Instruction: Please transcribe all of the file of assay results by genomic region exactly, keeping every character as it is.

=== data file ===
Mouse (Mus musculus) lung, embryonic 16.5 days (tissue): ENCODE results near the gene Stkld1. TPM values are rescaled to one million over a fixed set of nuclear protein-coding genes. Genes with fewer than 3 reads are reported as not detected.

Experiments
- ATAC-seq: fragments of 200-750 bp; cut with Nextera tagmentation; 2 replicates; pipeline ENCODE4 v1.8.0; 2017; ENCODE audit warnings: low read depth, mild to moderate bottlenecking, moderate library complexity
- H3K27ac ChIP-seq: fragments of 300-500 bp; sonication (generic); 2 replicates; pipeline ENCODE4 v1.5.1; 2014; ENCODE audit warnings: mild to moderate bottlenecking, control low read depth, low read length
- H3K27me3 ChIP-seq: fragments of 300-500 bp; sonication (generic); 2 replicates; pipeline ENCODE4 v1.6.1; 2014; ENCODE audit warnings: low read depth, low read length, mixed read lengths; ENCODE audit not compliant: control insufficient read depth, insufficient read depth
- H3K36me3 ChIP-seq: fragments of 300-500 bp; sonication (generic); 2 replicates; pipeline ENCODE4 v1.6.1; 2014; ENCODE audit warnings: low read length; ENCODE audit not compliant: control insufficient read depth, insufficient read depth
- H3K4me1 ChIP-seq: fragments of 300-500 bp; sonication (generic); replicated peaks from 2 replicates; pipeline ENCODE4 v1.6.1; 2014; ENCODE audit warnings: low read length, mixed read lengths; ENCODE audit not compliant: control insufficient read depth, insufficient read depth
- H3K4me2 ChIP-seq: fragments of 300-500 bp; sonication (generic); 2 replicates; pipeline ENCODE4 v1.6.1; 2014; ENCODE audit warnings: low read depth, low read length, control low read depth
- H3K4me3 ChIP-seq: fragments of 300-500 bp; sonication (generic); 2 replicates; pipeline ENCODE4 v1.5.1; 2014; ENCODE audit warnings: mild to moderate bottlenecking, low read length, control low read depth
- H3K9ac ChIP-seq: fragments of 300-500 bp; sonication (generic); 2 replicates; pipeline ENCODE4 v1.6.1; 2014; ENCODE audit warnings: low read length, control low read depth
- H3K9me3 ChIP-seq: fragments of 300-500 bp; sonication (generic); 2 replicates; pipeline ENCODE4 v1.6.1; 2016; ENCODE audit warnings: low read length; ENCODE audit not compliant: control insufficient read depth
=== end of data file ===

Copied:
Mouse (Mus musculus) lung, embryonic 16.5 days (tissue): ENCODE results near the gene Stkld1. TPM values are rescaled to one million over a fixed set of nuclear protein-coding genes. Genes with fewer than 3 reads are reported as not detected.

Experiments
- ATAC-seq: fragments of 200-750 bp; cut with Nextera tagmentation; 2 replicates; pipeline ENCODE4 v1.8.0; 2017; ENCODE audit warnings: low read depth, mild to moderate bottlenecking, moderate library complexity
- H3K27ac ChIP-seq: fragments of 300-500 bp; sonication (generic); 2 replicates; pipeline ENCODE4 v1.5.1; 2014; ENCODE audit warnings: mild to moderate bottlenecking, control low read depth, low read length
- H3K27me3 ChIP-seq: fragments of 300-500 bp; sonication (generic); 2 replicates; pipeline ENCODE4 v1.6.1; 2014; ENCODE audit warnings: low read depth, low read length, mixed read lengths; ENCODE audit not compliant: control insufficient read depth, insufficient read depth
- H3K36me3 ChIP-seq: fragments of 300-500 bp; sonication (generic); 2 replicates; pipeline ENCODE4 v1.6.1; 2014; ENCODE audit warnings: low read length; ENCODE audit not compliant: control insufficient read depth, insufficient read depth
- H3K4me1 ChIP-seq: fragments of 300-500 bp; sonication (generic); replicated peaks from 2 replicates; pipeline ENCODE4 v1.6.1; 2014; ENCODE audit warnings: low read length, mixed read lengths; ENCODE audit not compliant: control insufficient read depth, insufficient read depth
- H3K4me2 ChIP-seq: fragments of 300-500 bp; sonication (generic); 2 replicates; pipeline ENCODE4 v1.6.1; 2014; ENCODE audit warnings: low read depth, low read length, control low read depth
- H3K4me3 ChIP-seq: fragments of 300-500 bp; sonication (generic); 2 replicates; pipeline ENCODE4 v1.5.1; 2014; ENCODE audit warnings: mild to moderate bottlenecking, low read length, control low read depth
- H3K9ac ChIP-seq: fragments of 300-500 bp; sonication (generic); 2 replicates; pipeline ENCODE4 v1.6.1; 2014; ENCODE audit warnings: low read length, control low read depth
- H3K9me3 ChIP-seq: fragments of 300-500 bp; sonication (generic); 2 replicates; pipeline ENCODE4 v1.6.1; 2016; ENCODE audit warnings: low read length; ENCODE audit not compliant: control insufficient read depth